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Professor Shum is a neuropsychologist who has over 30 years of experience in the assessment and rehabilitation of higher-level cognitive functions (e.g., attention, memory, and executive function) in normal and brain-injured children and adults. He has published a number of neuropsychological tests such as theComprehensive Assessment of Prospective Memory and the Australian Retrograde Memory Test and has also conducted many randomized controlled trials that evaluated the effectiveness of training/intervention on brain functions. Professor Shum has been awarded over 25 national and international competitive grants by funding bodies such as the Australian Research Council, the National Health and Medical Research Council in Australia and the Hong Kong Research Grants Council. He has published 4 books, 1 edited book, 8 book chapters, over 235 refereed journal articles, and 6 encyclopaedia entries. Professor Shum has been invited to present his research at many national and international conferences and he is on the editorial board of international journals such as Neuropsychological Rehabilitation and PsyCh Journal. In 2015, Professor Shum was appointed an Honorary Academic Consultant at the Key Laboratory of Mental Health, Institute of Psychology, Chinese Academy of Sciences, Beijing, Chinese Mainland. In 2017, he was appointed a Distinguished Visiting Professor at the Institute of Psychology, Chinese Academy of Sciences, Beijing, Chinese Mainland.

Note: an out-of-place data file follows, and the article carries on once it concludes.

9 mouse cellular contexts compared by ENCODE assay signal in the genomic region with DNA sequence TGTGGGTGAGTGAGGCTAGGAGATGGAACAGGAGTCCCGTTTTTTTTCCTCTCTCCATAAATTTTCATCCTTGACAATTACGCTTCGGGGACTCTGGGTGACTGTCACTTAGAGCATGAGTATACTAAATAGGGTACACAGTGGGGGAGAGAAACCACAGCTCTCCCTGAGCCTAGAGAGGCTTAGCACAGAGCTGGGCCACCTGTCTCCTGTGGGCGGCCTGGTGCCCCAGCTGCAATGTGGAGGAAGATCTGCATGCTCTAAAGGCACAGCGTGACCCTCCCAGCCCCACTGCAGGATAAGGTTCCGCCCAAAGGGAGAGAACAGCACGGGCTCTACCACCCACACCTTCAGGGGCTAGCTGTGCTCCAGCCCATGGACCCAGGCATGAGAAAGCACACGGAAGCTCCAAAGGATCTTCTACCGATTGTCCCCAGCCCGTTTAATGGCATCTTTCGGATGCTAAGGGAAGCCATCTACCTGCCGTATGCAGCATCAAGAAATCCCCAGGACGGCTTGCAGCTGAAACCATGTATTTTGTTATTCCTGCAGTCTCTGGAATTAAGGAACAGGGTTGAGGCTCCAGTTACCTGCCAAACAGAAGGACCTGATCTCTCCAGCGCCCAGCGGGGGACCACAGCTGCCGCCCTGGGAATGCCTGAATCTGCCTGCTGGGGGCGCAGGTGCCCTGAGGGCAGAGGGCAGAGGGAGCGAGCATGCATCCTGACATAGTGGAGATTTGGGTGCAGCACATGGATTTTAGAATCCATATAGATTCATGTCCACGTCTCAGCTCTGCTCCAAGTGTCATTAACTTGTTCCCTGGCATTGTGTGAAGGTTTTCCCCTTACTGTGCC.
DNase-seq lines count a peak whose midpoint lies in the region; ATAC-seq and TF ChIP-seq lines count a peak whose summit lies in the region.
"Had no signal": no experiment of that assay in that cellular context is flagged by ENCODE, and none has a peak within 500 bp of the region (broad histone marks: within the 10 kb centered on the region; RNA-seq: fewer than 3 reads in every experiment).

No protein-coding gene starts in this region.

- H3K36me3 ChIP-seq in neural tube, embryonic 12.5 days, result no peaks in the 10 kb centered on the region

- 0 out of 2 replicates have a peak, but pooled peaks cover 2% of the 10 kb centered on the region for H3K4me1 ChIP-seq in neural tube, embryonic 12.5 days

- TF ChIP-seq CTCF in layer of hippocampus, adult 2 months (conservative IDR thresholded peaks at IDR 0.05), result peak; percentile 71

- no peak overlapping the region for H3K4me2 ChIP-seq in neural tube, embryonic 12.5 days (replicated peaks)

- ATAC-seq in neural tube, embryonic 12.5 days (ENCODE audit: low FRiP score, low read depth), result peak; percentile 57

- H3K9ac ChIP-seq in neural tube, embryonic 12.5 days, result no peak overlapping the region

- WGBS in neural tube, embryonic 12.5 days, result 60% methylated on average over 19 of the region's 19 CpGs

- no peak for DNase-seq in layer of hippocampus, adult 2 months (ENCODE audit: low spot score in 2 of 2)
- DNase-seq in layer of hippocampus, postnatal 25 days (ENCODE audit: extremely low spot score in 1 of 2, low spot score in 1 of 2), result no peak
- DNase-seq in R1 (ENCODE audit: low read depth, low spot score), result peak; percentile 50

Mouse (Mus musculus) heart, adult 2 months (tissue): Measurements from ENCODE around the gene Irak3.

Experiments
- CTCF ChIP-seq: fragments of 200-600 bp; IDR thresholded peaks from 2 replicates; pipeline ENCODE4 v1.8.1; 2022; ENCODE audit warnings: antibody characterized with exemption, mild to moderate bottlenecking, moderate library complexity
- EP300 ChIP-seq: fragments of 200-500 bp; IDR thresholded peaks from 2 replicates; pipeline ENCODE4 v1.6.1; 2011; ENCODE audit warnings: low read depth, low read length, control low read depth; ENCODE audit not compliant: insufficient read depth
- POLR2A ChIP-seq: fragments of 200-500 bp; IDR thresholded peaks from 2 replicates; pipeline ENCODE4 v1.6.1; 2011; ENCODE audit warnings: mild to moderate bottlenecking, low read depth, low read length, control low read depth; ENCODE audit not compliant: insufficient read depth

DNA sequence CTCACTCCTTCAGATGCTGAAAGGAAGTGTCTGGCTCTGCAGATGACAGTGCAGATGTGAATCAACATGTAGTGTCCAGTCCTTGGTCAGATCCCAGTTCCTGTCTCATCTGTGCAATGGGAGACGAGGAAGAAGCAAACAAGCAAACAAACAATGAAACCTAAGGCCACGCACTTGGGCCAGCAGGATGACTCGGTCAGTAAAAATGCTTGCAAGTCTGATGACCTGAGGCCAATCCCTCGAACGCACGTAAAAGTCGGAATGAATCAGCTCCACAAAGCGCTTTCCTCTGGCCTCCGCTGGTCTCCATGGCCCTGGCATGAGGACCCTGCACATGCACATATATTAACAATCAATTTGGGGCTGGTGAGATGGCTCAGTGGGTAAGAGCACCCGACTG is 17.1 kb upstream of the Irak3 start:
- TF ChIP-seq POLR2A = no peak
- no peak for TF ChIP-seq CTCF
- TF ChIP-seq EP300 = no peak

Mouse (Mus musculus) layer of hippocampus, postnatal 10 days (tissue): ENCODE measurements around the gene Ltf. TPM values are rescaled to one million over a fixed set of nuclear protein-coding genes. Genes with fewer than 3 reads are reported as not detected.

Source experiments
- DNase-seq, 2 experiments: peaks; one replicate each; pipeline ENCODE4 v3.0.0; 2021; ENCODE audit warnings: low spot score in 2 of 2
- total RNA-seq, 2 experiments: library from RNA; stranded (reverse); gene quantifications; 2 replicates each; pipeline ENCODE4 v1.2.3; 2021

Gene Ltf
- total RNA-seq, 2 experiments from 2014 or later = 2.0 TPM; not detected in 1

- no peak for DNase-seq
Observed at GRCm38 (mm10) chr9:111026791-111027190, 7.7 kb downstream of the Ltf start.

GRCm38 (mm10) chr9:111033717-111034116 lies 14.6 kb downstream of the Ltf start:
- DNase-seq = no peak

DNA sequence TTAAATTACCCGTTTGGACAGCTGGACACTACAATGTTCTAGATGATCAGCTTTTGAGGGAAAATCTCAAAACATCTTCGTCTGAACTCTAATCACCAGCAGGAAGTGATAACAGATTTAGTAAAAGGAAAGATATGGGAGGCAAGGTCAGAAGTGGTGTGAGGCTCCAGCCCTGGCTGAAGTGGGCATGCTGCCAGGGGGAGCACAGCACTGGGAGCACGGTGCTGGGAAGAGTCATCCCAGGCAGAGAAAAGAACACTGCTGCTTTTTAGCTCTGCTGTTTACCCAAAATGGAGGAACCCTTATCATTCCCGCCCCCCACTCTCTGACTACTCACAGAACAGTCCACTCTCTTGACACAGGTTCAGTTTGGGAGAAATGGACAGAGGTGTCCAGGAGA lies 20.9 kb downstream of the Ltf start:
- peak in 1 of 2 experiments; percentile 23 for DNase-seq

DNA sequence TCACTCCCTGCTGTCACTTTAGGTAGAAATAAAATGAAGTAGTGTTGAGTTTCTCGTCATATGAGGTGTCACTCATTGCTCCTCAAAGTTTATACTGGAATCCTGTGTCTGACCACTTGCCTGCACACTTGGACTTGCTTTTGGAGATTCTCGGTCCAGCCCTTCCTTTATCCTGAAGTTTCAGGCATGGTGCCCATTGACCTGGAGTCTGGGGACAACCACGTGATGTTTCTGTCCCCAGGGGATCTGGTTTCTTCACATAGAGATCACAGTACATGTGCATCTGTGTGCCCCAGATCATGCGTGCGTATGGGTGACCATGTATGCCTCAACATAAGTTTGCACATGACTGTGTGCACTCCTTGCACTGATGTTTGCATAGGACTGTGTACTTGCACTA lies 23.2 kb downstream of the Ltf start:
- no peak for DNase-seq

• Bachelor of Arts in Psychology, Massey University
  • Bachelor of Arts, Massey University
  • Doctor of Philosophy, UNIVERSITY OF QUEENSLAND


  • Fellowship of the Australasian Society for the Study of Brain Impairment
  • Fellow of the Australian Psychological Society
  • Fellow of the Association for Psychological Science
  • Academic Member of the APS College of Clinical Neuropsychologists
  • Associate Fellow of the Hong Kong Psychological Society


  • Prospective memory problems in older individuals and patients with brain injury
  • Cognitive neuroscience of human memory and executive function
  • Cognitive and social cognitive impairments in people with mental health problems